Friday, February 08, 2008

Immature Civilization

Check out this article in The City Journal by Kay Hymowitz, called "Child-Man in the Promised Land. It focused on the delayed adulthood of people today. A teaser for it:

Not so long ago, the average mid-twentysomething had achieved most of adulthood’s milestones—high school degree, financial independence, marriage, and children. These days, he lingers—happily—in a new hybrid state of semi-hormonal adolescence and responsible self-reliance. Decades in unfolding, this limbo may not seem like news to many, but in fact it is to the early twenty-first century what adolescence was to the early twentieth: a momentous sociological development of profound economic and cultural import. Some call this new period “emerging adulthood,” others “extended adolescence”; David Brooks recently took a stab with the “Odyssey Years,” a “decade of wandering.”

But while we grapple with the name, it’s time to state what is now obvious to legions of frustrated young women: the limbo doesn’t bring out the best in young men. With women, you could argue that adulthood is in fact emergent. Single women in their twenties and early thirties are joining an international New Girl Order, hyperachieving in both school and an increasingly female-friendly workplace, while packing leisure hours with shopping, traveling, and dining with friends [see “The New Girl Order,” Autumn 2007]. Single Young Males, or SYMs, by contrast, often seem to hang out in a playground of drinking, hooking up, playing Halo 3, and, in many cases, underachieving. With them, adulthood looks as though it’s receding.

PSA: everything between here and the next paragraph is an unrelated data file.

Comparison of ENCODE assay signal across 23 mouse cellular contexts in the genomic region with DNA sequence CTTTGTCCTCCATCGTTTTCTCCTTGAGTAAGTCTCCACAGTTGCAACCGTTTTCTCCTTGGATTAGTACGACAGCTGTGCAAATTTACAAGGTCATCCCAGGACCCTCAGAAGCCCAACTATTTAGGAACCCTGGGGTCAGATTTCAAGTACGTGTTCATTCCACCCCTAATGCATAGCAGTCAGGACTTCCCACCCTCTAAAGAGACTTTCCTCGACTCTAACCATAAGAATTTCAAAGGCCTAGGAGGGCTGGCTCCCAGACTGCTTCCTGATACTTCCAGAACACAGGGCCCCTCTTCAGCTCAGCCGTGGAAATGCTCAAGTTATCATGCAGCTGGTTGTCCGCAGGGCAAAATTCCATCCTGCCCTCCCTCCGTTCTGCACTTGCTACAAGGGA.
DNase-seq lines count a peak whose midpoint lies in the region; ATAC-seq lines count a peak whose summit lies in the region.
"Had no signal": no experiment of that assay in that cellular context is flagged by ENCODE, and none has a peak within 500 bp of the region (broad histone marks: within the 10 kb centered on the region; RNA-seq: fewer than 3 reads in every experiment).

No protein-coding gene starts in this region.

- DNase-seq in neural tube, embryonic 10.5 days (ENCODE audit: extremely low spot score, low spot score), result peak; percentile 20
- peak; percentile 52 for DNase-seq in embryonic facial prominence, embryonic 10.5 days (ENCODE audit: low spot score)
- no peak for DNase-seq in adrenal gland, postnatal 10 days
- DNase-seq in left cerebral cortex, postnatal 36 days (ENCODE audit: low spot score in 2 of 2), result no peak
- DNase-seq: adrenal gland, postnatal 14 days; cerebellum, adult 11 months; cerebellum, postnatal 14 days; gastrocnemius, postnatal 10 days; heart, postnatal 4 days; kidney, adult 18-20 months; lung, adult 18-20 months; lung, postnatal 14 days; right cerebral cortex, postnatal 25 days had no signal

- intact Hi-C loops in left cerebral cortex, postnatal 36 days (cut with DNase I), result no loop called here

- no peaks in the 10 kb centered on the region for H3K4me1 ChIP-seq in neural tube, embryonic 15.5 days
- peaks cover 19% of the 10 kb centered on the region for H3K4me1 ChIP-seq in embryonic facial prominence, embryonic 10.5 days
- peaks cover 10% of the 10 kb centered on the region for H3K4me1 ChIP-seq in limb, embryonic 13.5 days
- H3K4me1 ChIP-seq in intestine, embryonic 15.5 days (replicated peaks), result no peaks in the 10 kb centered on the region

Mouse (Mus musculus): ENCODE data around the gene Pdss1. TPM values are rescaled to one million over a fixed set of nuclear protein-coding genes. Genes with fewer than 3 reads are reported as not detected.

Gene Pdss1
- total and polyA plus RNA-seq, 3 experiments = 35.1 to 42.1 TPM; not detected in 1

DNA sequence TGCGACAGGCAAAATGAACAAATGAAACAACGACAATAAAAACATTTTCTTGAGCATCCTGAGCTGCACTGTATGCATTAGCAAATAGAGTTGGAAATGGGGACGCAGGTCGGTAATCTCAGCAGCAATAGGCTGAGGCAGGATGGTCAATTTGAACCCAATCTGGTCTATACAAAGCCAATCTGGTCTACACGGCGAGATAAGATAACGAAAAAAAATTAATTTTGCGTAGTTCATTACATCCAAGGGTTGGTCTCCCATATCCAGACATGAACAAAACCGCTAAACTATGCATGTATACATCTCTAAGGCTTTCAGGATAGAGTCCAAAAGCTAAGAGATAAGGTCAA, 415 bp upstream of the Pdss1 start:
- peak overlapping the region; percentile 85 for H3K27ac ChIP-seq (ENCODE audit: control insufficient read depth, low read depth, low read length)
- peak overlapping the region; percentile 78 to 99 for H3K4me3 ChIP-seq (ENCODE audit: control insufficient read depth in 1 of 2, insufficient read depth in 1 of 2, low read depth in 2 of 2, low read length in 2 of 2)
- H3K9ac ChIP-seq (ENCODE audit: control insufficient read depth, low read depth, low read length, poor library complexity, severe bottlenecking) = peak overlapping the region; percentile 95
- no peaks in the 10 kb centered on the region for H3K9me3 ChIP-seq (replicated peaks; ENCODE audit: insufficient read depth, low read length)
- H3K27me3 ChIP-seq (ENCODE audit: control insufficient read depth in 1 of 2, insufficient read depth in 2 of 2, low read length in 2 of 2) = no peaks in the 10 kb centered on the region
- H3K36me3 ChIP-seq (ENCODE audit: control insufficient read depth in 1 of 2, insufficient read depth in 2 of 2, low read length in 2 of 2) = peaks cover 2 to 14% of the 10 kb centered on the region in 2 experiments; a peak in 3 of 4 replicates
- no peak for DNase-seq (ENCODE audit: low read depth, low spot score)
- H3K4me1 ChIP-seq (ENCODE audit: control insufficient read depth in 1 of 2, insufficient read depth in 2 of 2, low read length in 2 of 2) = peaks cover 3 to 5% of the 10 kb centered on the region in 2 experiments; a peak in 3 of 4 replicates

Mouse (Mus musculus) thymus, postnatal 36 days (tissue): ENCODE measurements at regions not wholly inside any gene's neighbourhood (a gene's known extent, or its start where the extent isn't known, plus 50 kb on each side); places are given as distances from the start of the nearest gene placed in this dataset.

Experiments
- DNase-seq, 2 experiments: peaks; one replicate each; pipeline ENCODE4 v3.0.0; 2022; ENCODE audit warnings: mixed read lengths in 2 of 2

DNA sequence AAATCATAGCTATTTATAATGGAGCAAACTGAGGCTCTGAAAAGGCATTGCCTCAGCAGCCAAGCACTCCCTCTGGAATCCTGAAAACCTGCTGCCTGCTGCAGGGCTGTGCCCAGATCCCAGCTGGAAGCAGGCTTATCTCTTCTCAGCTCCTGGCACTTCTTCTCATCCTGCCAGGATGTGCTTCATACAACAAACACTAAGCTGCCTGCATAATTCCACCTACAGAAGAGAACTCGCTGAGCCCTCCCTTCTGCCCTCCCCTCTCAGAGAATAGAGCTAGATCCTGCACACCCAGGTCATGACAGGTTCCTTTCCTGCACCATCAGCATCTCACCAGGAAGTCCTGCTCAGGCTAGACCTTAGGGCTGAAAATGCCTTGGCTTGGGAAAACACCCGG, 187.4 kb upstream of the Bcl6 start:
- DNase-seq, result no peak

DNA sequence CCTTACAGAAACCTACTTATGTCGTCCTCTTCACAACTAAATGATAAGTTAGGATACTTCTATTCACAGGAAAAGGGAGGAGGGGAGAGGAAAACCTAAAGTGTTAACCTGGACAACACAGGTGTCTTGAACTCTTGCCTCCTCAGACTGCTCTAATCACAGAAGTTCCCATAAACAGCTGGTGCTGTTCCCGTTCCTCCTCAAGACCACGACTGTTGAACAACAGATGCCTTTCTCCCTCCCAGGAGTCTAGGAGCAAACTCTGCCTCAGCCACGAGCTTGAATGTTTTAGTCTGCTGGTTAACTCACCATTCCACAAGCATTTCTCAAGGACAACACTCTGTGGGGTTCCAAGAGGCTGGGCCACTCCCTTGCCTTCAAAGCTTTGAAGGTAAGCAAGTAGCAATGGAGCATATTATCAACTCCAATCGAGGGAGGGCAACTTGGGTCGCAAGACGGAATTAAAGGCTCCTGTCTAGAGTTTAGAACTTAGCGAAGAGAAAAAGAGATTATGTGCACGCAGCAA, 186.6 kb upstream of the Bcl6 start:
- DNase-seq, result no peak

It is a rather profound effect. Read Hymowitz's related article The New Girl Order. Diana West makes mention of it in her book "the Death of the Grown-Up". Mark Steyn makes comment about this in many of his writings. One of his prescriptions is to return to the idea of a thorough K-12 education, not the fixation on University; his point is with the decline in standards and achievement has made K-16 (public school and university) is now marginally poorer than K-12 of forty years ago.

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